Athens was once a hub for African American education in Georgia, specializing in secondary education, according to the Georgia Encyclopedia. “Athens had the first black high school in Georgia, [there’s] a marker up there, but now its just nothing but a lot.” Watkin’s said.

Almost 2,600 historical markers are located throughout the state of Georgia. These markers are only exceeded by Texas (11,000) and New York (2,800), according to Georgia Info online’s database.

“Stores that we have been open longer than have plaques, but, that’s just how Athens is, you know; you can get overlooked so easily,” Watkins said.

To obtain a historical marker, an establishment must have been open for 50 plus years and apply to the historical society of the state. “We just never really thought about that.” Wilson said, “If we had more young minds thinking like that we would have already had one.”

While evidence shows that the Hot Corner is becoming smaller, the people who grew up on the corner and the current owners of the corner do not believe that the corner is going anywhere.

“I was raised on a farm up the street, but I grew up on the corner,” Mr. Alvin, a local Athens man said.

“It’s the same owners, same social networks, same business,” Anderson said.

Browns Barbershop, which is located two doors down from Wilson’s, is owned by the Brown family who claim to have been the first barbershop on the corner. However, the family was not open for comment.

Jameson C. Sheets who is affiliated with the Brown family was found sitting listening to music in Wilson’s barbershop and said, “All these new projects are coming around, and I don’t know if they are trying to push people away, but, there are a lot of new businesses around, but for the most part the corner is the same.”

“There’s less people because of Wilsons (restaurant) closing. The downtown area seems like more things are being built for ‘other’ people. There’s a lot more that we could do to bring more people here but everyone’s just holding on to keep people here,” Sheets said.

Sheets, whose mother was an influential part of the community near the east end of Athens, has her own smaller festival called the Loretta Cleveland Festival held on the day of her passing in the middle of October.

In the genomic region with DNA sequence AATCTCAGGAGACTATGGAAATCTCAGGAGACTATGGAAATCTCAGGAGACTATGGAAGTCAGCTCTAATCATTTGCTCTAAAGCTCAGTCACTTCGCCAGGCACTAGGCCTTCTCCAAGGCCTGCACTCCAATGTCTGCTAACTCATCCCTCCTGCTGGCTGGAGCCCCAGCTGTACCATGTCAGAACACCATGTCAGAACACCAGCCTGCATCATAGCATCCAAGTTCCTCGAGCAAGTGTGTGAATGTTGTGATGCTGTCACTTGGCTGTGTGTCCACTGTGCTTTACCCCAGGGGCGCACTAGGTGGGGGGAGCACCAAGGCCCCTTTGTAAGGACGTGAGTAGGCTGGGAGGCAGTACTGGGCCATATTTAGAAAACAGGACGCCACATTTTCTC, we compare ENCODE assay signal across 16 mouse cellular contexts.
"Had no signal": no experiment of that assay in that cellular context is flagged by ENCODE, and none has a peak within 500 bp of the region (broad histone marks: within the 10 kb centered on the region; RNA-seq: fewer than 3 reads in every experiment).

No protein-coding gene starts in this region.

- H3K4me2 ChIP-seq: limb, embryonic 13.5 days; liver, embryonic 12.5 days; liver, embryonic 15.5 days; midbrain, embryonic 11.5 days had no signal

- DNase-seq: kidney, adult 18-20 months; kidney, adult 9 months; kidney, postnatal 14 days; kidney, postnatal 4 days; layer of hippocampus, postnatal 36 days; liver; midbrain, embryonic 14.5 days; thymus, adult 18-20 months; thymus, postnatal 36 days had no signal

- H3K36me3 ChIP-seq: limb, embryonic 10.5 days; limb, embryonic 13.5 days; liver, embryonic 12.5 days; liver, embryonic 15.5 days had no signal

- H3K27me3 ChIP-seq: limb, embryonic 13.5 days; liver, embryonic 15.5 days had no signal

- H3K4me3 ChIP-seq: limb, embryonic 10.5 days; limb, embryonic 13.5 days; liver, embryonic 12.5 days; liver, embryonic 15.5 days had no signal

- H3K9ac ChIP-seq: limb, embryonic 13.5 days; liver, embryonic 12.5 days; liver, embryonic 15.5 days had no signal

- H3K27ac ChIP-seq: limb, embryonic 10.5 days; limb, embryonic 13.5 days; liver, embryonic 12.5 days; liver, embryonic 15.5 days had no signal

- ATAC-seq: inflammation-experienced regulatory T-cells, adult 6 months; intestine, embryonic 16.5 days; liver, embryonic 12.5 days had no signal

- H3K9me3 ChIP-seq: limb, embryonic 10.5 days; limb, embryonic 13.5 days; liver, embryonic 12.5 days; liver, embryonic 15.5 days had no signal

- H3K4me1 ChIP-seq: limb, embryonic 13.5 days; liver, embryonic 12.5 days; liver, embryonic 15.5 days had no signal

When asked about a possible closing of either one of the festivals, Sheets said, “It would be a huge let down [for] us as black people in Athens. We don’t really have too many events and things to look forward to so its one of those very few events that we do have so if it was lost it would be very sad.”

Many of the residents who have grown up on or around the Hot Corner truly believe that it is not going anywhere as long as they have a say in the matter.

“I still wouldn’t leave, and it’s not going to shut down. It’s a landmark, its not going to shut down. I wouldn’t feel too happy about it, but its not going to shut down,” Mr. Alvin said.

Mr. Wilson attributes the corner dying down to the younger generations. “The younger group, the children, should have held on, but all you can do is watch your watch,” Wilson said.

Many of the barbershop employees agree.

“If the youth doesn’t want to keep [Hot Corner] going, that’s the only way the Hot Corner will stop, if the youth stops.” Watkins said

As of now, the corner shows no immediate sign of getting any smaller because of financial reasons. The residents and inhabitants of the corner all agree that the corner is not going anywhere soon.

“My dad told me the only thing: all you can do is look out for your watch, and I’ma [Sic] hold on. But after me, it’s out of my hands,” Wilson said.

“As long as they got breath in they [Sic] body I don’t see the [Hot] Corner going no where, ” Watkins said.